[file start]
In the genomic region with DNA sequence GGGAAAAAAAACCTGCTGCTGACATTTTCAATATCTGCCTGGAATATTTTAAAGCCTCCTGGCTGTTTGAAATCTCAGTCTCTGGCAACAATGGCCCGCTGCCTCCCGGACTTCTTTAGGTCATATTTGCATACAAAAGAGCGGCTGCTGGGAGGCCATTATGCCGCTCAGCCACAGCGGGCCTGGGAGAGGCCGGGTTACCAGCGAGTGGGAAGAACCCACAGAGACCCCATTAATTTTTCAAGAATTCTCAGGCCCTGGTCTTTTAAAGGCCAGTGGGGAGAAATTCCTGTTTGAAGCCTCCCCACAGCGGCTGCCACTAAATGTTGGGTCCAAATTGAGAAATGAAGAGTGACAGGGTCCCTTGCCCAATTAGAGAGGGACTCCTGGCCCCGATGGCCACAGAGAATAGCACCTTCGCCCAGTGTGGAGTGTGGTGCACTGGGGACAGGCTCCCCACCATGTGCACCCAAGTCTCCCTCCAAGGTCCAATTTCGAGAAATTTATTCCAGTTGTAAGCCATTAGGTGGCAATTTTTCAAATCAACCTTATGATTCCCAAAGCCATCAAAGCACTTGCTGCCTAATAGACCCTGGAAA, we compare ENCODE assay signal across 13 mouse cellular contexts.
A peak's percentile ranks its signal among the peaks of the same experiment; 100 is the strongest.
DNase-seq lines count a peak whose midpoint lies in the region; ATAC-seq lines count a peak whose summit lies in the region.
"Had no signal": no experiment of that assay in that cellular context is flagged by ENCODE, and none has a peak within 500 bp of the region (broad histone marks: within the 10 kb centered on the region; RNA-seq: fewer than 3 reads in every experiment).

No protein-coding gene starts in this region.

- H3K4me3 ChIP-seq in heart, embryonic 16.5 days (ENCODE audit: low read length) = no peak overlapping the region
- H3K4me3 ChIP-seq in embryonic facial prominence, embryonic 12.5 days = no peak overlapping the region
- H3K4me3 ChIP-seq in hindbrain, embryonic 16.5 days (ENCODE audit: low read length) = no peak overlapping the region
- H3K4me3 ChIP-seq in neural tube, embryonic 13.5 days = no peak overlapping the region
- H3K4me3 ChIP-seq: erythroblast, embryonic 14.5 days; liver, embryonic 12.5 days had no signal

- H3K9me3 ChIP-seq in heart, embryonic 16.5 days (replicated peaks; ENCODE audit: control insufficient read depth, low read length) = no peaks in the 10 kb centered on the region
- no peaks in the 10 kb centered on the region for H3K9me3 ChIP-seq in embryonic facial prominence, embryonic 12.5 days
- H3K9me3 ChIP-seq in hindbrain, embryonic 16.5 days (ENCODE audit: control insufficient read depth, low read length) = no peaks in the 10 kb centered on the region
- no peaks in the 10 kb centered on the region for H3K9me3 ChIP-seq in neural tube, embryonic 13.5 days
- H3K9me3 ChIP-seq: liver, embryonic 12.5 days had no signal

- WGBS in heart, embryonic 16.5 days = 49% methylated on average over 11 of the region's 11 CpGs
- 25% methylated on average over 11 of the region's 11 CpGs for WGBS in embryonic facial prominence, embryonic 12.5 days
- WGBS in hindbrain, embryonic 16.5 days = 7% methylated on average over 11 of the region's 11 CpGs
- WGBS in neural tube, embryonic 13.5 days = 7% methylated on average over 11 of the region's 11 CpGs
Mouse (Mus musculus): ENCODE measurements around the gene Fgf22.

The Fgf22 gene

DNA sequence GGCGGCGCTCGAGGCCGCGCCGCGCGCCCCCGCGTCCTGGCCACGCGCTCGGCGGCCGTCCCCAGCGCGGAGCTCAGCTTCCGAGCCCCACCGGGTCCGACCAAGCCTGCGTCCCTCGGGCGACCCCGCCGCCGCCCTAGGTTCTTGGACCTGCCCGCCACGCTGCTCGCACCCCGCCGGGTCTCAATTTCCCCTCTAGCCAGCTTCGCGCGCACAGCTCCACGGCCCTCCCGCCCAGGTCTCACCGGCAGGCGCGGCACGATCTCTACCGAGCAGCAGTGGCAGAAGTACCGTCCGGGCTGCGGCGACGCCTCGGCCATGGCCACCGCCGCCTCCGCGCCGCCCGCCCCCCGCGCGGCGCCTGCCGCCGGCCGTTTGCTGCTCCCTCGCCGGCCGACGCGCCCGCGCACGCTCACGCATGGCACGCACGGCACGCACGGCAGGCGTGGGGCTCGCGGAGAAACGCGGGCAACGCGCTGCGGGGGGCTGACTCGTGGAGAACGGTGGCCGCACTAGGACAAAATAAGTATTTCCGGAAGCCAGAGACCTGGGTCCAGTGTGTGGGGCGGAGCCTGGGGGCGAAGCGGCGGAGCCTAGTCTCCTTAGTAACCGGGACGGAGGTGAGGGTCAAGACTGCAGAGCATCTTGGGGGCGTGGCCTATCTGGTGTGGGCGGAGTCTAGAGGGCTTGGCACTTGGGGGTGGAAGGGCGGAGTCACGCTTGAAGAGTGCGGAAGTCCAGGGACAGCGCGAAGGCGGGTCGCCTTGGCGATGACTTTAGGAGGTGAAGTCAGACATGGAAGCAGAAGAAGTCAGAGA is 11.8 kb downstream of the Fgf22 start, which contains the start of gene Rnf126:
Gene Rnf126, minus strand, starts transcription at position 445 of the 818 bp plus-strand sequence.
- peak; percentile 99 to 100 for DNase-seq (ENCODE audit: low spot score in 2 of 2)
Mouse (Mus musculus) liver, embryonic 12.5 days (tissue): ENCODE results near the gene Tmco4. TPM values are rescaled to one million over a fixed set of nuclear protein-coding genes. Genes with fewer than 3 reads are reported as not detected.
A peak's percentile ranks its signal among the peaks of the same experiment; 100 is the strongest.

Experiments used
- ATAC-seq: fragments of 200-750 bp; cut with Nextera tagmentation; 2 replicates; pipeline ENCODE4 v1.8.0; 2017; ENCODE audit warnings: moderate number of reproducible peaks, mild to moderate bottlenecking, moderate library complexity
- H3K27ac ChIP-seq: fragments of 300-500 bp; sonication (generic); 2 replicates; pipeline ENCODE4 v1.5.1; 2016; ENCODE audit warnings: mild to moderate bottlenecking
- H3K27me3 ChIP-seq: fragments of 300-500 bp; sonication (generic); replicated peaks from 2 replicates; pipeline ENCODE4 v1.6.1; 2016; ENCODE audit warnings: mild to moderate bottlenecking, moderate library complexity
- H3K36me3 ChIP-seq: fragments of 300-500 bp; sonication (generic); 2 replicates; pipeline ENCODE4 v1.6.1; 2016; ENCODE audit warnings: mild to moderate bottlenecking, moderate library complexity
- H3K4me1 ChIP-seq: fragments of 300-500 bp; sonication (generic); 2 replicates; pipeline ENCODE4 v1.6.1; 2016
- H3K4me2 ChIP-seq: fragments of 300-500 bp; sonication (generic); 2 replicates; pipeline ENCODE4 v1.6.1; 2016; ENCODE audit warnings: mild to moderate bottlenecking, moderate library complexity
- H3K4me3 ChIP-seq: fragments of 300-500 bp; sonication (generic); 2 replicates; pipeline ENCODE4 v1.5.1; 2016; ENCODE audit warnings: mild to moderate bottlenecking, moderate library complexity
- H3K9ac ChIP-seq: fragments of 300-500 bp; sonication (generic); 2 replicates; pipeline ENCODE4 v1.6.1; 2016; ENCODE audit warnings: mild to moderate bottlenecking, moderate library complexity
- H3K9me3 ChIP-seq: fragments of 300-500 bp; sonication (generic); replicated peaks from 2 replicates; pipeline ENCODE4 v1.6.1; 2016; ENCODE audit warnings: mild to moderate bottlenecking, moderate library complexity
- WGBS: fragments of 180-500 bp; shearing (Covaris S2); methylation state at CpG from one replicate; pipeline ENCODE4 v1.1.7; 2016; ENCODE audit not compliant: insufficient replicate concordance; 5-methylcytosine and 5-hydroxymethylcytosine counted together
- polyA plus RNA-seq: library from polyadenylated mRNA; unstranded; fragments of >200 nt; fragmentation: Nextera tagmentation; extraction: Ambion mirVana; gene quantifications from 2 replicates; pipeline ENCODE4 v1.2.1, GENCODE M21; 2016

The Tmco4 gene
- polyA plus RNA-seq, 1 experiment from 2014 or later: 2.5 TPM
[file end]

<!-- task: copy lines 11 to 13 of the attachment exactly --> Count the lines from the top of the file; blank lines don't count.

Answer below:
- H3K9me3 ChIP-seq in heart, embryonic 16.5 days (replicated peaks; ENCODE audit: control insufficient read depth, low read length) = no peaks in the 10 kb centered on the region
- no peaks in the 10 kb centered on the region for H3K9me3 ChIP-seq in embryonic facial prominence, embryonic 12.5 days
- H3K9me3 ChIP-seq in hindbrain, embryonic 16.5 days (ENCODE audit: control insufficient read depth, low read length) = no peaks in the 10 kb centered on the region